[1] CopperheadOS did implement MAC randomization for the Nexus 6P but at some point it stopped working properly and has been removed for the time being.

Trusted Execution Environment (TEE) firmware

Device Key / verified boot attestation Disk encryption keys
Pixel XL Yes Encrypted by TEE
Pixel Yes Encrypted by TEE
Nexus 6P No Encrypted by OS
Nexus 5X No Encrypted by OS
Nexus 9 No Encrypted by OS
Nexus 5 No Encrypted by OS

Disk encryption keys

Disk encryption keys are randomly generated and stored encrypted via key encryption keys derived from user credentials and other inputs. On older devices, the TEE was used as part of the process of deriving the key encryption key with scrypt in the OS. On newer devices, the OS uses scrypt to perform similar key derivation with scrypt and passes the output to the TEE. This puts the TEE in a better position as it can perform hardware-bound key derivation via features like using Qualcomm Crypto Engine HMAC support for hardware-bound HKDF. Details on the current implementation are not currently made available but it’s at least as good as the old implementation and the TEE is no longer crippled by a lackluster API at the boundary with the OS.


Device Memory standard TRR ECC Rowhammer susceptibility
Pixel XL LPDDR4 Yes No Moderate (varies)
Pixel LPDDR4 Yes No Moderate (varies)
Nexus 6P LPDDR4 Yes No Moderate (varies)
Nexus 5X LPDDR3 No No Very high (varies)
Nexus 9 LPDDR3 No No Very high (varies)
Nexus 5 LPDDR3 No No Very high (varies)

Kernel hardening

Features supported by every currently supported device like heap canaries are not listed. Unlike the tables above, this is software related so this table is specific to CopperheadOS and in theory these features could be backported further if we had more resources. However, the priority would be backporting more changes from mainline / linux-hardened to the latest devices.

Pixel XL 3.18 Hardware Software Yes Yes Basic Strong + zero byte Hardened, 39-bit address space
Pixel 3.18 Hardware Software Yes Yes Basic Strong + zero byte Hardened, 39-bit address space
Nexus 6P 3.10 Hardware No No No Weak Strong + zero byte Basic, 39-bit address space
Nexus 5X 3.10 Hardware No No No Weak Strong + zero byte Basic, 39-bit address space
Nexus 9 3.10 Hardware No No No Terrible Basic Basic, 39-bit address space
Nexus 5 3.4 No No Yes No Terrible Basic Hardened, 32-bit address space


See the relevant Android documentation for details. File-based encryption (FBE) has per-profile encryption keys and splits up storage into credential encrypted (default) and explicitly opt-in device encrypted storage available before the device is unlocked. For example, the modern CopperheadOS Updater app marks itself as Direct Boot aware and marks the update settings as device encrypted in order to perform updates before the device is unlocked. It enables fully automatic maintenance of an idle device. In the future, FBE will also enable authenticated encryption and storage classes for protecting data while locked by dropping a set of keys derived from the user credentials from memory when it locks. Devices are almost always turned on and keys can be physically extracted from a device that’s turned on so FBE is crucial for improving disk encryption to meet real world needs. It’s possible to protect data while locked today, but app developers are too lazy to do it via the keystore and need an easy mechanism via a new FBE storage class.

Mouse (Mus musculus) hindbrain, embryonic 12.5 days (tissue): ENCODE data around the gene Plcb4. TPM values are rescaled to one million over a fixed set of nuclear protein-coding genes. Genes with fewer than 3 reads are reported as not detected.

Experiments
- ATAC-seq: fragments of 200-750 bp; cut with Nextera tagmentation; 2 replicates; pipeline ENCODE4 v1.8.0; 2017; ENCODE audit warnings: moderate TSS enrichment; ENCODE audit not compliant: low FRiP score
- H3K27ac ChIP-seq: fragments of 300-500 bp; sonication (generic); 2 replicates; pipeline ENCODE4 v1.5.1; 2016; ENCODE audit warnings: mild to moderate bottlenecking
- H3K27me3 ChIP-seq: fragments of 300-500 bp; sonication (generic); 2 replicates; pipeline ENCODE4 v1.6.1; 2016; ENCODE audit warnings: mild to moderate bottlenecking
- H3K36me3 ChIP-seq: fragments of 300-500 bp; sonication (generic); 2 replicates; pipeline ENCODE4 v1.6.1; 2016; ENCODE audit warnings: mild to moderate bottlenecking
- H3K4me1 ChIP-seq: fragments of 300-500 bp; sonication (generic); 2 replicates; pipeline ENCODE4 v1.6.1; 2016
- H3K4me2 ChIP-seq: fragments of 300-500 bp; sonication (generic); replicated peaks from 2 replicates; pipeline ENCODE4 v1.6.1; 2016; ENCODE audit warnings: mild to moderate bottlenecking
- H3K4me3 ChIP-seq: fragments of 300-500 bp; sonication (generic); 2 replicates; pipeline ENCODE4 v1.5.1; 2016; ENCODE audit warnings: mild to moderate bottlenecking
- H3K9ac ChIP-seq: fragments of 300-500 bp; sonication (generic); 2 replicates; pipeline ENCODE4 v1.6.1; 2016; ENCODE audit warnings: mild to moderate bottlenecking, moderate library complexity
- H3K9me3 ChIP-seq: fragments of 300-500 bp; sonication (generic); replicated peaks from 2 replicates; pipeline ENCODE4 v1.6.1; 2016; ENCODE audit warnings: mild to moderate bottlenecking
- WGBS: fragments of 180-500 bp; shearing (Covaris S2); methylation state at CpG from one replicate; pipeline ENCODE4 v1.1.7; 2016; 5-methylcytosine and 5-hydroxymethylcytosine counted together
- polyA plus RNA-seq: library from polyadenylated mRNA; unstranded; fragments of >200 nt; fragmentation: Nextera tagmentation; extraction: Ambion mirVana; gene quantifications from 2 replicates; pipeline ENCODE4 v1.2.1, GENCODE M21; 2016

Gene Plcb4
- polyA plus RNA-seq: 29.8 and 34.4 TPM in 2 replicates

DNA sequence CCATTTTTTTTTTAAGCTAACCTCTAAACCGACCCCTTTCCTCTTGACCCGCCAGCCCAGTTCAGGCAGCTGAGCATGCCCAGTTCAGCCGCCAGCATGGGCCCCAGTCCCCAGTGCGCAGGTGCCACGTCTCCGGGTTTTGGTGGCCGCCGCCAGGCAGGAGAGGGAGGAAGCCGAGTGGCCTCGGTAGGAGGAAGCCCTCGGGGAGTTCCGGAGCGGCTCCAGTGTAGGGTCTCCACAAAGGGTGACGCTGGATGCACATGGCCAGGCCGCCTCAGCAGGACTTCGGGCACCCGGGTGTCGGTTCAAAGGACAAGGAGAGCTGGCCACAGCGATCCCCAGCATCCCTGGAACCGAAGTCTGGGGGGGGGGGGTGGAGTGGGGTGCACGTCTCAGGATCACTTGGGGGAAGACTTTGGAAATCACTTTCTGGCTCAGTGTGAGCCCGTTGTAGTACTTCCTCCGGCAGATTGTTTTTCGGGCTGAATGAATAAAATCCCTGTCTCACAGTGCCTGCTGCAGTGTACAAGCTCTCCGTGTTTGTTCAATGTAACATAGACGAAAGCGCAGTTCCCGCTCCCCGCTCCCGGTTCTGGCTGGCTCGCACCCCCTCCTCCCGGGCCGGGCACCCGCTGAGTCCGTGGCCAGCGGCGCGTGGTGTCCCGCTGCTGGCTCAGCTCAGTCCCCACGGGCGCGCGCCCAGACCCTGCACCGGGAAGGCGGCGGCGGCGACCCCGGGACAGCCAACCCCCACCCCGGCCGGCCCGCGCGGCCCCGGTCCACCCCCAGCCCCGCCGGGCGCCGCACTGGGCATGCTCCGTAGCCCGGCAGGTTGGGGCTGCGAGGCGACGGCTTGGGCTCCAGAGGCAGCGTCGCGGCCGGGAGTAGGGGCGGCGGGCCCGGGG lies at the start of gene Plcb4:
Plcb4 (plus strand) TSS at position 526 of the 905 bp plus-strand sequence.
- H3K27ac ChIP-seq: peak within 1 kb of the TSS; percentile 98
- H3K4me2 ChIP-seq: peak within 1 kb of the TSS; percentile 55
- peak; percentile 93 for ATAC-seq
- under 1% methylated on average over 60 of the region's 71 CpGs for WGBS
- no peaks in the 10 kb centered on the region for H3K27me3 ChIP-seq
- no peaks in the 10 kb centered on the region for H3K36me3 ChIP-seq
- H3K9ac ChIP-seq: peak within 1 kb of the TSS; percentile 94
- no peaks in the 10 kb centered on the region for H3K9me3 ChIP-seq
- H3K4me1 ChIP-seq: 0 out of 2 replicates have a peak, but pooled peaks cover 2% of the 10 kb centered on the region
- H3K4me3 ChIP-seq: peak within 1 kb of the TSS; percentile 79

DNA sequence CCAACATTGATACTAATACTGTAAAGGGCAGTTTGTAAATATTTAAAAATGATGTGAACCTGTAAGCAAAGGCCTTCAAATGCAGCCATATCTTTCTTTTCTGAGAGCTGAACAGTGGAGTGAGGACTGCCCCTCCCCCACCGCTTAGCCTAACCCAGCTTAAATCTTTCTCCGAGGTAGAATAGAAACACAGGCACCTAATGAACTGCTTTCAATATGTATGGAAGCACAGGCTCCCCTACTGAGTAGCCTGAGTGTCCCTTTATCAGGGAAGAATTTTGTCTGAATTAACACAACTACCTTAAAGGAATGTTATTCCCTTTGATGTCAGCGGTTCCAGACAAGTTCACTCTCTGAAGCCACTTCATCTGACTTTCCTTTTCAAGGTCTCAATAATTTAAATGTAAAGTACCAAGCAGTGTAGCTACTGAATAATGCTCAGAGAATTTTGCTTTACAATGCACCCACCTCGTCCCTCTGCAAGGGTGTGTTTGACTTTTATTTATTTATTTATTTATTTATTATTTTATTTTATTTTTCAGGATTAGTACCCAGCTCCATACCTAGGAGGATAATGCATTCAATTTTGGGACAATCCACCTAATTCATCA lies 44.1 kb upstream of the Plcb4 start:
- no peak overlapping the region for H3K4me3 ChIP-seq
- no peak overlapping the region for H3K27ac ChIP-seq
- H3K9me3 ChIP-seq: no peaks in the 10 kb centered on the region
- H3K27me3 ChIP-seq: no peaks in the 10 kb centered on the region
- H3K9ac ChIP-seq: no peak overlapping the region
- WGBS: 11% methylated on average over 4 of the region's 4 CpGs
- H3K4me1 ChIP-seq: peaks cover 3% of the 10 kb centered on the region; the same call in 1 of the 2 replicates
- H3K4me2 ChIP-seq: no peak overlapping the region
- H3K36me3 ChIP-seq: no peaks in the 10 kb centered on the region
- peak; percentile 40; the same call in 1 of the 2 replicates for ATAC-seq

The drawback of FBE is that it can leak more metadata when comparing devices that are turned off. For example, even though file names are encrypted some information can be gained based on their size. CopperheadOS increases the padding of file names from the default 4 bytes to 32 bytes. The protection of other metadata will improve over time as part of Linux ext4 development. Device encrypted data is very explicitly opt-in and few apps take advantage of it so that isn’t a serious concern for apps, but it is one for the base system since it uses it a fair bit to implement a fully functional OS in early boot. Our view is that these issues are not major ones and can be worked through. The advantages of FBE will far outweigh the disadvantages in the future. It would be possible to layer FBE on top of FDE but there would need to be a boot password again for it to accomplish much and that would lose the usability advantages of Direct Boot along with truly fully automatic update support. It’s something we can consider for the future, but mitigating the side channel metadata leakage for devices that are turned off is far less important to us than advancing protection of data while the screen is locked by moving as much as possible to a new storage class.

File-based encryption requires firmware support to be fully implemented. There was an experimental version ported by Google to the Nexus 5X and 6P but it shouldn’t be used beyond testing and cannot be considered robust or secure. It isn’t quite the same as the real thing and the legacy update client on CopperheadOS Nexus devices cannot perform updates if it’s enabled.

Device Mode
Pixel XL FBE
Pixel FBE
Nexus 6P FDE
Nexus 5X FDE
Nexus 9 FDE
Nexus 5 FDE